Former President George W. Bush said in May, at the funeral for five police officers killed in Dallas, that Americans too often “judge other groups by their worst examples, while judging ourselves by our best intentions.”
I’ve witnessed this. When former Gov. Bill Richardson, a Democrat, took massive campaign donations from people who got state contracts, many Republicans called it corruption. Today, President-elect Donald Trump’s conflicts make Richardson’s seem piddly, but many Republicans are silent. Some are defending Trump.
When current Gov. Susana Martinez, a Republican, and staffers used private email for public business, many Democrats called it corruption. But when Trump’s Democratic opponent, Hillary Clinton, did the same thing as secretary of state, many were silent—or actively defended Clinton.
The consequences for such illogical groupthink are far more serious than winning or losing elections. As Bush said, “this has strained our bonds of understanding and common purpose.” The public resurgence of white nationalism and its proximity to the White House is one sign that this nation’s greatest strength—our multiculturalism and commitment to building bridges for the good of all—is at risk.
Too many of us spend time primarily with people who are like us, consume only news that confirms our worldviews, and fail to acknowledge that others live in different circumstances.
In this divided time, I’m grieving what we’ve already lost in the United States. And in this holiday season, I’m looking for hope.
Bush had a message for our nation after those five officers died in Dallas, calling on us to remember our values. “We have never been held together by blood or background,” he said. “We are bound by things of the spirit, by shared commitments to common ideals.”
“At our best, we practice empathy, imagining ourselves in the lives and circumstances of others. This is the bridge across our nation’s deepest divisions,” Bush said. “And it is not merely a matter of tolerance, but of learning from the struggles and stories of our fellow citizens and finding our better selves in the process.”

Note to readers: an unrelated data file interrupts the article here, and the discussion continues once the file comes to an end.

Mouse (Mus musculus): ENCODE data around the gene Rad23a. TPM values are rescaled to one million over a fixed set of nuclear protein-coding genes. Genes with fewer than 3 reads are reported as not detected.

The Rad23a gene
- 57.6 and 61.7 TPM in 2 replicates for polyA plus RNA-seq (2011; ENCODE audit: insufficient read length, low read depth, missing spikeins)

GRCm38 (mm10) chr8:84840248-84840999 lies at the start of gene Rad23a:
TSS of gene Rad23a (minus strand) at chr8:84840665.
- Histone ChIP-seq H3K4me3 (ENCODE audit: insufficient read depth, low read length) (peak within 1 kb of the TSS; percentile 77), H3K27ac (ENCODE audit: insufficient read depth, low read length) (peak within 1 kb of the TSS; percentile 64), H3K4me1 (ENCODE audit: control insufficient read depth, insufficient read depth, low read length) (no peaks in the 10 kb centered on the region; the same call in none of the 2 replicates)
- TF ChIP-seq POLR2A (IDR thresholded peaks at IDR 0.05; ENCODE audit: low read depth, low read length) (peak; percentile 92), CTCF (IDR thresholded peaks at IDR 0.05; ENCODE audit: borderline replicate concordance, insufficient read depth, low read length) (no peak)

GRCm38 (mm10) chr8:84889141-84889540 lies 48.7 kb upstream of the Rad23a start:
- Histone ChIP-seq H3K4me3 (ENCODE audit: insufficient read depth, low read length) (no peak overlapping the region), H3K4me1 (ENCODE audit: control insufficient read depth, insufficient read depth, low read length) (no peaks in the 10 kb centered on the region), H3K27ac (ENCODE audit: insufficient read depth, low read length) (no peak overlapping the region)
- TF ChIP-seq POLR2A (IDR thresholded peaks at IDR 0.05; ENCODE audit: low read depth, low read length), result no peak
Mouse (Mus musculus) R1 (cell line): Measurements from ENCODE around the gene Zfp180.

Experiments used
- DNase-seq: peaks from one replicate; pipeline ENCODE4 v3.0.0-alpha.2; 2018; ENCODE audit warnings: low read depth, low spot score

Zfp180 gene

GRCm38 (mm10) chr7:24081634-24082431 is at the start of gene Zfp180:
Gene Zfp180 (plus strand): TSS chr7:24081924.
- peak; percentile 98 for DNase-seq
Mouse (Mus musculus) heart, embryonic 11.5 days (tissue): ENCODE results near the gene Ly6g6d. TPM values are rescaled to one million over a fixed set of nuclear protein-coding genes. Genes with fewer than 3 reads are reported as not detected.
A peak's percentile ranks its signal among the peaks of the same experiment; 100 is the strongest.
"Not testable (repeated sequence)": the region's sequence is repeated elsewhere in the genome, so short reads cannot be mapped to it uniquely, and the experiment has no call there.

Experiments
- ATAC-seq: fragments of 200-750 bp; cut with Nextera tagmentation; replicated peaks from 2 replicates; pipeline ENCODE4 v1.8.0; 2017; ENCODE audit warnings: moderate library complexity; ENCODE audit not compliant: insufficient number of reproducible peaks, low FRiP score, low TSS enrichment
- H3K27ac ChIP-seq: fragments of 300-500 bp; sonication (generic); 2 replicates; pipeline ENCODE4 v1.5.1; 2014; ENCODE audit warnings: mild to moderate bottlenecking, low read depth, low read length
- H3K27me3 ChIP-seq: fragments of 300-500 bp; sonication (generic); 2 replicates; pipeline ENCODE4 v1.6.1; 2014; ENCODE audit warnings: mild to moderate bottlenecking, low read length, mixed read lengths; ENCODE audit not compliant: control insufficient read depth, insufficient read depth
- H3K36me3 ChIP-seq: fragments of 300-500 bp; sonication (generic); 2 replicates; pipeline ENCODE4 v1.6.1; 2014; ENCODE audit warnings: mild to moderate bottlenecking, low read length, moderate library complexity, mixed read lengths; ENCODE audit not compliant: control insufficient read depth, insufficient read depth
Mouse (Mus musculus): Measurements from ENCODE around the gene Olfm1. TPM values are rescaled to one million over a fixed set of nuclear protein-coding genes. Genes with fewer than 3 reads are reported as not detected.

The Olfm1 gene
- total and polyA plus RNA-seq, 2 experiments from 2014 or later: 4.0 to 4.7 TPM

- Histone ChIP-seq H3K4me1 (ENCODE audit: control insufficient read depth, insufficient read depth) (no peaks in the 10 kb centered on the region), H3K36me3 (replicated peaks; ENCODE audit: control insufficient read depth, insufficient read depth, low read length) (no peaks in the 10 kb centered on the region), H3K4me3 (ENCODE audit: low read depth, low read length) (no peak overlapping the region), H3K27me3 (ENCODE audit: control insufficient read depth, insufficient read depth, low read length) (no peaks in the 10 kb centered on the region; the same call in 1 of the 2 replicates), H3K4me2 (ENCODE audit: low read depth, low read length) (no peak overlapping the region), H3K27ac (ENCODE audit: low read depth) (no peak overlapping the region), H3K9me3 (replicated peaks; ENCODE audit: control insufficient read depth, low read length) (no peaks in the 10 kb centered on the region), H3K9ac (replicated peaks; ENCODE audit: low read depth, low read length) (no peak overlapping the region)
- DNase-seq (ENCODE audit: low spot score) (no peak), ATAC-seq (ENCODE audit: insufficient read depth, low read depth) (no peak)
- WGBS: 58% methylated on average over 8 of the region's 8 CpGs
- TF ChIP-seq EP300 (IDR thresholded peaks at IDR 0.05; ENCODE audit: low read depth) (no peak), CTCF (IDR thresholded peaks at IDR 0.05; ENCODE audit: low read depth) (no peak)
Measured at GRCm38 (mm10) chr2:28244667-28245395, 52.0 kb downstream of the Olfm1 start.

Many people and institutions—including mine, journalism—share blame for moving us in the opposite direction. With our society’s political rhetoric, endless campaigning, dark money, negative ads, and scandal-obsessed reporting, we’ve chosen to ignore or reject others’ struggles.
We don’t have to be enemies. After police killed white rancher LaVoy Finicum during a standoff over public lands in Oregon this year, folks in Finicum’s ideological camp found common ground with the Black Lives Matter movement. They worked together to fight for transparency in response to state legislation that would conceal the names of officers involved in shootings.
Common interest. Common purpose.
At our best, Bush said in his speech, “we recognize that we are brothers and sisters, sharing the same brief moment on Earth and owing each other the loyalty of our shared humanity.”
“At our best, we know we have one country, one future, one destiny,” he said. “We do not want the unity of grief, nor do we want the unity of fear. We want the unity of hope, affection and high purpose.”
I believe in our capacity for empathy and our ability to find common ground. There are people acting with high purpose today, like Newt Gingrich and Van Jones. But too many of us are not.
If President Bush can choose unity, we all can. And we must.
Haussamen runs NMPolitics.net, a news organization devoted to hard-hitting, fair exploration of politics and government that seeks to inform, engage and build community. Reach him at email@example.com, on Facebook at /haussamen, or on twitter @haussamen.